Do you know where your honey comes from?

Ok, I like honey direct from the “farm” when I find it or someone gives it to me, but I’ve never deliberately sought it out. I figured the primary reason for using such honey was taste (plus, supporting small producers). Oh, how wrong I was.

This article on the purity of honey is sickening. Especially since Pickles’ favorite sandwich is PBH and he eats it daily. 
click to enlarge

More than three-fourths of the honey sold in U.S. grocery stores isn’t exactly what the bees produce, according to testing done exclusively for Food Safety News. The results show that the pollen frequently has been filtered out of products labeled “honey.”

The removal of these microscopic particles from deep within a flower would make the nectar flunk the quality standards set by most of the world’s food safety agencies.

The food safety divisions of the World Health Organization, the European Commission and dozens of others also have ruled that without pollen there is no way to determine whether the honey came from legitimate and safe sources.

In the U.S., the Food and Drug Administration says that any product that’s been ultra-filtered and no longer contains pollen isn’t honey. However, the FDA isn’t checking honey sold here to see if it contains pollen.
Ultra filtering is a high-tech procedure where honey is heated, sometimes watered down and then forced at high pressure through extremely small filters to remove pollen, which is the only foolproof sign identifying the source of the honey. It is a spin-off of a technique refined by the Chinese, who have illegally dumped tons of their honey – some containing illegal antibiotics – on the U.S. market for years.
Food Safety News decided to test honey sold in various outlets after its earlier investigation* found U.S. groceries flooded with Indian honey banned in Europe as unsafe because of contamination with antibiotics, heavy metal and a total lack of pollen which prevented tracking its origin.
Toys aren’t the only thing you shouldn’t buy from China:
Chinese honey has long had a poor reputation in the U.S., where – in 2001 – the Federal Trade Commission imposed stiff import tariffs or taxes to stop the Chinese from flooding the marketplace with dirt-cheap, heavily subsidized honey, which was forcing American beekeepers out of business.

To avoid the dumping tariffs, the Chinese quickly began transshipping honey to several other countries, then laundering it by switching the color of the shipping drums, the documents and labels to indicate a bogus but tariff-free country of origin for the honey.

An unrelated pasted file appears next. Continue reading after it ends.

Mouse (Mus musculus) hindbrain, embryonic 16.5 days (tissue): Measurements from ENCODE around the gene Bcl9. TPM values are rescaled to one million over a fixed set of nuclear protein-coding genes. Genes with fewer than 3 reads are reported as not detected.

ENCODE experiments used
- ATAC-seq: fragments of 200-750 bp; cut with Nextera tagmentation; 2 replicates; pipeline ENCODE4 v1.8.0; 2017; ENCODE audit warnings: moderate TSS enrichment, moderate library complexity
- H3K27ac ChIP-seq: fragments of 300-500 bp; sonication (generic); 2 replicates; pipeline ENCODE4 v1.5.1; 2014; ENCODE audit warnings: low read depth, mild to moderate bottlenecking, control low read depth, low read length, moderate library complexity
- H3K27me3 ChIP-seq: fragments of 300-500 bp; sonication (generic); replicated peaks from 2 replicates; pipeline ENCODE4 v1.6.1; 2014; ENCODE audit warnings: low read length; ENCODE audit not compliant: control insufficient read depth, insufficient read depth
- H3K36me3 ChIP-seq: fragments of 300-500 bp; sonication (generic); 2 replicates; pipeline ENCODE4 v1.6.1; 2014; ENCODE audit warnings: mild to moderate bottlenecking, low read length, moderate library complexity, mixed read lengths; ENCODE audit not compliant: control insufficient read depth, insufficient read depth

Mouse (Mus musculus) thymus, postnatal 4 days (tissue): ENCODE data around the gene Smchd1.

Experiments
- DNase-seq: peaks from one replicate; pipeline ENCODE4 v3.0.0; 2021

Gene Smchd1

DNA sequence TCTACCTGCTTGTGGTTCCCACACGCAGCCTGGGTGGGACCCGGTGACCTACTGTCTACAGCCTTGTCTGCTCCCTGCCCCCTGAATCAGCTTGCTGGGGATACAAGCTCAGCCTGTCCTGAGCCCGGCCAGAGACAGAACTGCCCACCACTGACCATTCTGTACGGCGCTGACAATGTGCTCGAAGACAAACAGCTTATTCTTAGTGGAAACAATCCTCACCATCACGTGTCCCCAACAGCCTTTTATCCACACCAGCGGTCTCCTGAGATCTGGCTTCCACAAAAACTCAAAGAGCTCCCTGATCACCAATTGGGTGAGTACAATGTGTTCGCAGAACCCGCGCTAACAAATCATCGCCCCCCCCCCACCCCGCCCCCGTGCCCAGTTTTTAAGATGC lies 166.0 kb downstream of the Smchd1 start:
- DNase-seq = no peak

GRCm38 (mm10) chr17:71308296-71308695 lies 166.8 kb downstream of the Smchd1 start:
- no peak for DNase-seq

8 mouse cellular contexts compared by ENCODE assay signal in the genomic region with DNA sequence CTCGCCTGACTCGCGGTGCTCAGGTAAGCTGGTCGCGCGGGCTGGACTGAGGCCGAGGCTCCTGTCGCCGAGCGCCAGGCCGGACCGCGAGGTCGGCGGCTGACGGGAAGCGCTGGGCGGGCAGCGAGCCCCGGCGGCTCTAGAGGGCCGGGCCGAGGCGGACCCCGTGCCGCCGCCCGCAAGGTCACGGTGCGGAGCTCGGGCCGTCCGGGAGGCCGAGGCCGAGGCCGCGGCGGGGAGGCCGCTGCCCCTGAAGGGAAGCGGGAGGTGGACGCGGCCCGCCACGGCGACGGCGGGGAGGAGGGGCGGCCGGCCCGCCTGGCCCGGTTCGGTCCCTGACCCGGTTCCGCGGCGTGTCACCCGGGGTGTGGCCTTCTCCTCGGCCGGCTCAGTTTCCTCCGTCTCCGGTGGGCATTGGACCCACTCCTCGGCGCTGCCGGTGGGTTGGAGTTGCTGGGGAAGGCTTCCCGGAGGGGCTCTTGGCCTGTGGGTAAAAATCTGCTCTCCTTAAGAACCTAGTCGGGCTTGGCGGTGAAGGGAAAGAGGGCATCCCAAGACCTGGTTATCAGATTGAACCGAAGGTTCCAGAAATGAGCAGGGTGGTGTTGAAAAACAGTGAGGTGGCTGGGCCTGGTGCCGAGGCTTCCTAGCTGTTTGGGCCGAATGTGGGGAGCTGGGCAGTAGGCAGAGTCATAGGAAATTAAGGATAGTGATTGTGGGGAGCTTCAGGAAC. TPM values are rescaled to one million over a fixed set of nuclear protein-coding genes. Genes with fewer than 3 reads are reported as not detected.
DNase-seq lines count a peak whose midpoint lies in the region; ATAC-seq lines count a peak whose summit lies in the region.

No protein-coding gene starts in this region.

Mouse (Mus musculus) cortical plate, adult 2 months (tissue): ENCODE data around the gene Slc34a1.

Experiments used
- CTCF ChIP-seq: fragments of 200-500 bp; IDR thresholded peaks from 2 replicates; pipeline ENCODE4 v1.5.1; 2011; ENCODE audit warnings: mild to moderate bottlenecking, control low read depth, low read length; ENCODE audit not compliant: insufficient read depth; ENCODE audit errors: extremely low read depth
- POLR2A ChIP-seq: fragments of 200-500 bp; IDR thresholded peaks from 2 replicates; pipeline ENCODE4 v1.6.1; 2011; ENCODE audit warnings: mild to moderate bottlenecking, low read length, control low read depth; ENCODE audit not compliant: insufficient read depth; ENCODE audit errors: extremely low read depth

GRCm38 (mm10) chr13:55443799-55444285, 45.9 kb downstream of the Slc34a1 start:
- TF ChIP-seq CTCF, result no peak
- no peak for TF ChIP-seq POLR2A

Most U.S. honey buyers knew about the Chinese actions because of the sudden availability of lower cost honey, and little was said.

The FDA — either because of lack of interest or resources — devoted little effort to inspecting imported honey. Nevertheless, the agency had occasionally either been told of, or had stumbled upon, Chinese honey contaminated with chloramphenicol and other illegal animal antibiotics which are dangerous, even fatal, to a very small percentage of the population.

Good heavens!! So how do you know what you’re getting?

Ambrose, who was co-chair of the team that drafted the state beekeeper association’s honey standards says the language is very simple, “Our standard says that nothing can be added or removed from the honey. So in other words, if somebody removes the pollen, or adds moisture or corn syrup or table sugar, that’s adulteration,” Ambrose told Food Safety News.

But still, he says he’s asked all the time how to ensure that you’re buying quality honey. “The fact is, unless you’re buying from a beekeeper, you’re at risk,” was his uncomfortably blunt reply.

Well, that’s it. The only honey we will have in the house from now on will come from local beekeepers who process and bottle their own honey from their own bees. Mom, since I know you’re reading this, pick up a few jars when you come for Christmas. I’m dumping what’s in the pantry.

*Read this article – even more chilling.

11 thoughts on “Do you know where your honey comes from?

  1. We always look for honey that is unheated and unfiltered. You can usually find this at an orchard. We get ours from the Russian stores near where we live. Unheated and unfiltered honey is almost always thicker than honey that has been heated. It may be almost solid — you can still dip your spoon in it, and it tastes like the flowers it came from.


  2. I'm with Mimi. I've had to stop buying honey for my husband because his two shelves in the cabinet are still full. The only ones which might have been ultra-filtered would be the blueberry honey from Target.

    We were fortunate to find local honey (as in, a few blocks away) at our local meat market. There's general state-local honey at the produce stand nearby, too.


  3. If you live in Chicago, there are 3 good options: City Hall, The Honey Co-op, and Sweet Beginnings Beeline Honey. I'm partial to the third because Sweet Beginnings employs reformed, former convicts and helps them get back on their feet. And you can buy the last two online if you don't feel like driving across town.


  4. Wow. I've been buying local honey for years; I like to support local producers, and to avoid the carbon miles of shipped goods when I can. I also knew local honey is a good anti-allergen. Plus, it's yummier, but I had no idea that I've been protecting us from this type of thing. Another good reason to avoid processed foods, too.


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